Eighty-eight and counting.
That was the amount of cards Rosina Hampton received from friends and family to mark her 100th birthday.
Surrounded by vases of beautiful flowers too, she laughs: ‘I’ve got a garden in here. The only problem is I have to water them all!’
Born on the February 23, 1919, Rosina – known as Non – grew up in Old Ford, East London, with her younger sister Frances and they were ‘as thick as thieves’.
‘I wanted to stay on at school but my mum thought it would be better if I got a job. I started working in a tailor factory – oh, I hated it!
‘I couldn’t stay there so I got a job in the despatch department for a shirt factory. It suited me down to the ground and I stayed there until I got married,’ she says. Non met Harry Hampton when they were 13 years old through her friends.
‘We all lived in the same area so would go out as a group. As we got older, we all just paired up. And that’s that,’ she smiled.
The couple wed on September 23, 1940, at St Mark’s Church, East London. However it didn’t quite go according to plan.
‘I had a traumatic wedding,’ laughs Non.
‘My husband was conscripted into the army at the beginning of the war. He was supposed to be coming home to marry me but all leave was stopped.’
It was the middle of the Battle of Britain that Harry and Non were due to marry. At 9.30am on the morning of her wedding, Non was unsure whether she would have a groom at all.
‘He didn’t know what to do so he took French leave, meaning he just left without permission, so he could get home. He started getting closer to St Aubin’s, Jersey, but they stopped all the traffic.’
Harry was ordered to help with the ‘ack-ack’ guns – artillery used to shoot upwards towards planes.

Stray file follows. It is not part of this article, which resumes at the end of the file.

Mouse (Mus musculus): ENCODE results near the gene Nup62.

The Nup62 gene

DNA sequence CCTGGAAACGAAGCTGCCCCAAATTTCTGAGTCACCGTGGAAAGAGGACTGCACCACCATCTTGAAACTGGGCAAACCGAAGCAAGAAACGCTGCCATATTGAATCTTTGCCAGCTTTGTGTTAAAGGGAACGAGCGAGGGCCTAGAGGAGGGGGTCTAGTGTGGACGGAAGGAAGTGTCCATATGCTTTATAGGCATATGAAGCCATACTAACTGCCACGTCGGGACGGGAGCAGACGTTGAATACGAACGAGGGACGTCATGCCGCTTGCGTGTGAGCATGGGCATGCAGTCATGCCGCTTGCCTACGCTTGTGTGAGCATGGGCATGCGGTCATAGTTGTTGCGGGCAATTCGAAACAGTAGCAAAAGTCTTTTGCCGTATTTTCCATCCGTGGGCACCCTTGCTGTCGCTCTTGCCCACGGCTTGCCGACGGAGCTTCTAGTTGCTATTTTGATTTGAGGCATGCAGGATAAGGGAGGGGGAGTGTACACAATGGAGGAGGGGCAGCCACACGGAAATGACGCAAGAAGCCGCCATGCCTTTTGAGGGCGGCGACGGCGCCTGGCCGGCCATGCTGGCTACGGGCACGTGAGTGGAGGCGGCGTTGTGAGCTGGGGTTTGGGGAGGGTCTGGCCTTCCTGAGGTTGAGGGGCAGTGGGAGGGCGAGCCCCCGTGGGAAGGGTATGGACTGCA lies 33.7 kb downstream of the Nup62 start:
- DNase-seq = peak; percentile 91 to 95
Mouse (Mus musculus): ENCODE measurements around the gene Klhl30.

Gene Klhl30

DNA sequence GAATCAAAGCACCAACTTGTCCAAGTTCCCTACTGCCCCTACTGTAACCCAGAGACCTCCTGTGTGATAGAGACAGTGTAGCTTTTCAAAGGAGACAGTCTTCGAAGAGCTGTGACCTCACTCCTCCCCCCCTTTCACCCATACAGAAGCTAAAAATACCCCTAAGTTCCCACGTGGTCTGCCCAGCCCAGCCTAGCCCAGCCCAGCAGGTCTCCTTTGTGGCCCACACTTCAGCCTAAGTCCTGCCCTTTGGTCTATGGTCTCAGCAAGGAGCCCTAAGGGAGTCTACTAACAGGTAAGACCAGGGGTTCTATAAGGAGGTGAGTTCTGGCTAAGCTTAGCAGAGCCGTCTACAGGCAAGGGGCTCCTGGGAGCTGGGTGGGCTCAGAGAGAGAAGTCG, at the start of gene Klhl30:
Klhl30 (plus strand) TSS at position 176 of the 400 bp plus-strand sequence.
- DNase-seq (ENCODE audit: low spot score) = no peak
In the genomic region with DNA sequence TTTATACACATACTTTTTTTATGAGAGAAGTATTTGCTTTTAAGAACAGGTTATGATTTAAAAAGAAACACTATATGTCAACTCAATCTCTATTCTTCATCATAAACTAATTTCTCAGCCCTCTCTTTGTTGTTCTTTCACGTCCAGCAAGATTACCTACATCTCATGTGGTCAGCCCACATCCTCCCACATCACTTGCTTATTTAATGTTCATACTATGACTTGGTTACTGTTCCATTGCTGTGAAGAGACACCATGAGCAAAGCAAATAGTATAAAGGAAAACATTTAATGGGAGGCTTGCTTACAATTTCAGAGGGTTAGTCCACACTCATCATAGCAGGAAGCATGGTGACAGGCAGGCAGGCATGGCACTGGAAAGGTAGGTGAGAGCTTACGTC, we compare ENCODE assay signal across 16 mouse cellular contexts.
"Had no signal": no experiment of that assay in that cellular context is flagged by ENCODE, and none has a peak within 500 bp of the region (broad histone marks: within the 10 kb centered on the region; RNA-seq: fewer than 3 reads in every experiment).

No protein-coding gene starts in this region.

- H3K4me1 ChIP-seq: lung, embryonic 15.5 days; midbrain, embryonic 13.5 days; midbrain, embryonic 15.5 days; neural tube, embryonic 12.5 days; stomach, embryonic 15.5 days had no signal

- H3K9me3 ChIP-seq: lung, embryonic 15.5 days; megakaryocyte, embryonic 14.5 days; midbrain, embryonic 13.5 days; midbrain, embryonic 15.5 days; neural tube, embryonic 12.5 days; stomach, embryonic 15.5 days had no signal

‘He was up all night helping but somehow got away. He caught trains, ferries and buses to make it to the wedding.
‘He turned up in his dress suit which was filthy with mud. He got back into his civvy suit and borrowed his brother’s shirt.
‘And we were married for 53 years,’ she smiles.
Non and Harry left London for Send, Surrey, on their wedding night and ‘never went back’. Harry was was fined for taking leave but returned to the army for the duration of the Second World War.
‘I became a camp follower which meant while Harry was in England, everywhere he went I would follow on. He went abroad and then I didn’t see him until the end of the war.’
Non also worked for the National Assistance Board, which was similar to social services, before she got a job at a laundry.
‘I was on my own and Harry had just gone so I wanted something to do. I worked in laundry and stayed there until Harry came home and we moved to Leatherhead, Surrey,’ says Non.
But soon Harry wanted a change of scene.
‘Harry and his friend heard of a garage that was for sale and they were interested. Harry had finished up with the Royal Electrical and Mechanical Engineers in the army so he had a lot of knowledge about cars.
‘He decided spur of the moment. There was two – one in Hayling and one in Crewkerne. They liked the one in Hayling and we moved on Christmas Eve, 1960, because that was the only time we could take it on,’ explains Non.
‘We ran that business together for 16 years which was nice. It was good fun and we loved Hayling.’
While they worked at West End Garage, the couple lived at St Thomas Avenue until Harry’s death in 1992. Now, Non lives independently at Mengham Court, Hayling, and regularly gets out and about to her luncheon clubs and the United Reform Church.
‘I have always enjoyed painting. That’s one of mine,’ she says, as she points to a red flower painting on the wall above her head.
‘I should find my paintings – perhaps their worth something,’ she smirks, ‘they’re original after all.’
With her hair perfectly in place and her nails painted a bright pink colour, Non says she has always been interested in fashion. Five years ago she bought a computer to stay up to date but also ‘look at the new clothes on the M&S website’.
Non has celebrated her 100th birthday with not one, but five birthday parties with her friends, close nephews Nigel and Adrian and their families. With three down and two to go, Non says she is overwhelmed by the 88 birthday cards she has received – of which only eight are from family.
‘I’m always interested in people I meet. I always listen so you gather a lot of friends that way,’ she explains.
‘As you get older, you don’t worry so much. You just accept things.
‘It’s important to always see the better side of everything.’